I know, you’re thinking, “of course you survived Thanksgiving… are you kidding?”, but to be honest, the day before, I felt like I was going to fall apart.
I’ve been striving, the last few years, to assemble my in-laws around the dinner table every Thanksgiving, to create some ‘family’ memories, primarily for my son. I wanted him to get to know his extended family better and to have some good memories of them to draw on later in life, as they have been mostly absent in his life.
Since we adopted our son, my husband’s Aunt has always had Thanksgiving dinner with us, even before we were able to get the rest of his family together for the holiday. I had extended an invitation to my best friend and her son, our Godson, for a number of years, to have Thanksgiving dinner with us because of her work schedule. I don’t think we have ever had a Thanksgiving, just the three of us, myself, my husband and son.
This year, after the fallout with my husband’s family and our son’s pleading to please not have anyone over for Thanksgiving dinner, we didn’t extend an invitation to anyone.
At first I was excited to have a relaxing holiday, rather than having to try to accommodate everyone’s demands, seeing as how one family member didn’t want to have to drive home in the dark – in late November the sun sets between 4:30 and 5:00, one family member wanted to be home early to put up their Christmas tree, more than one family member had to eat at specific times due to diabetes, some family members preferred sweet potatoes to mashed potatoes, didn’t eat ‘carbs’ like biscuits, but would eat stuffing, certain family members wanted specific drinks, my friend needed me to accommodate her work schedule so she would drop in long enough to eat and then leave as soon as she finished.
As the holiday approached, I started to feel kind of ’empty’. I think the hub-bub of preparation had become an expected part of the holiday, it just didn’t seem right not having the frantic preparation, organization, trying to make everyone happy.
I started feeling kind of ‘let down’, as if the ‘specialness’ of the holiday, the tradition of Thanksgiving being a ‘family’ holiday, was missing.
I tried very hard to hide my anxiety, and the depression that was creeping in, from my family. My son was excited to have ‘just us’ for the holiday and was worried, I think, that Mom was going to change her mind and invite someone, because he kept asking me, nearly every day for the two weeks before the holiday if it was just going to be us, if no one else was going to be here.
Thanksgiving morning I got out of bed, dressed and came into the kitchen to help get the turkey in the oven. Once we had the bird in the oven, my husband and I took Kodi for a walk. We had a nice walk, took our cameras with us and did some photography while we were out. When we got home we made a lovely brunch and settled in to watch the Macy’s Thanksgiving Day Parade.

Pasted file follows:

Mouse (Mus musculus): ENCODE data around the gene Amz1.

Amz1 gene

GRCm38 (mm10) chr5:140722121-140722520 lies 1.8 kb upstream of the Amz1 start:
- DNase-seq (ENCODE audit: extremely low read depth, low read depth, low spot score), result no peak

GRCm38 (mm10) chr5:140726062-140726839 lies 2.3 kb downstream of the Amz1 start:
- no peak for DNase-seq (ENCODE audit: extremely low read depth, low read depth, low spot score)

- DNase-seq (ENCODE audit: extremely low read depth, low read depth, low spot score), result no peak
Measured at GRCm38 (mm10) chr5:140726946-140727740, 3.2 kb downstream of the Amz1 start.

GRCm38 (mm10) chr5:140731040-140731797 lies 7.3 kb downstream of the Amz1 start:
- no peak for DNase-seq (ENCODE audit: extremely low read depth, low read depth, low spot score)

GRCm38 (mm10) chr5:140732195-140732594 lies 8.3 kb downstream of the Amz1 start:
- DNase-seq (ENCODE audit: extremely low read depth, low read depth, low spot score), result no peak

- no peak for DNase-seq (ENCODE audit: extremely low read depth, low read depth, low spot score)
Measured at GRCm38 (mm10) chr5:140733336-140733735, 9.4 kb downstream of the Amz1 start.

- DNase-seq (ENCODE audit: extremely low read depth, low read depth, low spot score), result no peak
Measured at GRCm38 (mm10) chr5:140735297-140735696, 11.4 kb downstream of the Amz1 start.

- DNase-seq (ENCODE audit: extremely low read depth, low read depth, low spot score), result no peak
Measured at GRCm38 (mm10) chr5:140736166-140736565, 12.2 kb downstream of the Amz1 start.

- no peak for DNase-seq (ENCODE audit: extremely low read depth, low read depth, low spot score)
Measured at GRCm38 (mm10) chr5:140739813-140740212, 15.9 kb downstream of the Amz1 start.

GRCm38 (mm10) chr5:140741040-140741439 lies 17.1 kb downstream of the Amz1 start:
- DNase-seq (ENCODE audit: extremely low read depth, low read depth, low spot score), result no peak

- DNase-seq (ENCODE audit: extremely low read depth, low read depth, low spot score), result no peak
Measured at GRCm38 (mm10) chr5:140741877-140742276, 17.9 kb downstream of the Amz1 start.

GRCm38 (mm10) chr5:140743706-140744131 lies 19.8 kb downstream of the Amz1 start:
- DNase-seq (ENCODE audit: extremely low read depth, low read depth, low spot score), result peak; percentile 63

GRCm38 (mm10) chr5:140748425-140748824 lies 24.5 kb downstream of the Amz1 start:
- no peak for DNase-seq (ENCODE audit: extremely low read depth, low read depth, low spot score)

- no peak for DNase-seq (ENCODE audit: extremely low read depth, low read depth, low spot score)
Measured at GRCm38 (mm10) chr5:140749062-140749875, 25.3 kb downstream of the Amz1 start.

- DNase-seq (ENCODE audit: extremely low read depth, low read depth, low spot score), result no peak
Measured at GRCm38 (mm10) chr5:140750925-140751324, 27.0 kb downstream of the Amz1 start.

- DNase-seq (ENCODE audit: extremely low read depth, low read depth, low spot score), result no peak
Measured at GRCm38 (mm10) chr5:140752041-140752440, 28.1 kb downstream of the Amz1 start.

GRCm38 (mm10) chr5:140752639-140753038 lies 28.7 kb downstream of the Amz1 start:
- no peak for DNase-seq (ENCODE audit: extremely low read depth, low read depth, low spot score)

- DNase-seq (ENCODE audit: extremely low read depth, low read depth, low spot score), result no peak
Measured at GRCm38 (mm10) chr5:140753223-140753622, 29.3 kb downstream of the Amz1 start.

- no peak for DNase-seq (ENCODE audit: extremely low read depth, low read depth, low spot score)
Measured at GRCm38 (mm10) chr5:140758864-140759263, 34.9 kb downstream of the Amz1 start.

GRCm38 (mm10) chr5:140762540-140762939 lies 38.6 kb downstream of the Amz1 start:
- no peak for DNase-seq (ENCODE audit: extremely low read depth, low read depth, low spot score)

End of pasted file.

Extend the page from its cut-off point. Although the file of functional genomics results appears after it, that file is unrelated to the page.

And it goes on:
Our Godson visited for a couple hours, then went home before dinner and returned for dessert.
When the turkey was nearing being done, my husband and son came into the kitchen and the three of us worked together on preparing dinner. My son and I had previously made his recipe for stuffing balls, so we put those in the oven. He had a recipe for glazed carrots that he worked on, while I peeled potatoes and then started working on gravy. My son set the table as my husband finished the potatoes and put our drinks on the table. He carved the turkey as everything finished cooking at the same time and we sat down together for dinner. We put Christmas music on during dinner.
As we were fixing our plates I started to cry. At that very moment it struck me how incredible our day had been, how wonderful the food was, how happy I was, how relaxed we all were. We had worked on dinner together, sat down together as a family and were able to eat when we wanted, what we wanted, how we wanted. There was such a sense of ‘relief’, if that’s the right word… like we could breathe. We were doing it for us and it was, without a doubt, the best Thanksgiving we had enjoyed since becoming a family.
After dinner, we all cleaned up the kitchen and put the left overs away for the weekend, we watched a movie and had dessert. The rest of the evening we just relaxed.
I really had an epiphany sitting at the table that day… here I was trying so hard to ‘create’ a family gathering, including people who clearly didn’t even really want to be there, always feeling a bit overwhelmed and disappointed, but all along, we had each other, we had a loving family that was comfortable, relaxed and happy. I was trying to ‘create’ something I already had and in doing so was creating stress and disappointment for the people I love, who truly love me.
I appreciate my loving family, more than ever. They are all that is important. As long as we have each other, every day is a holiday.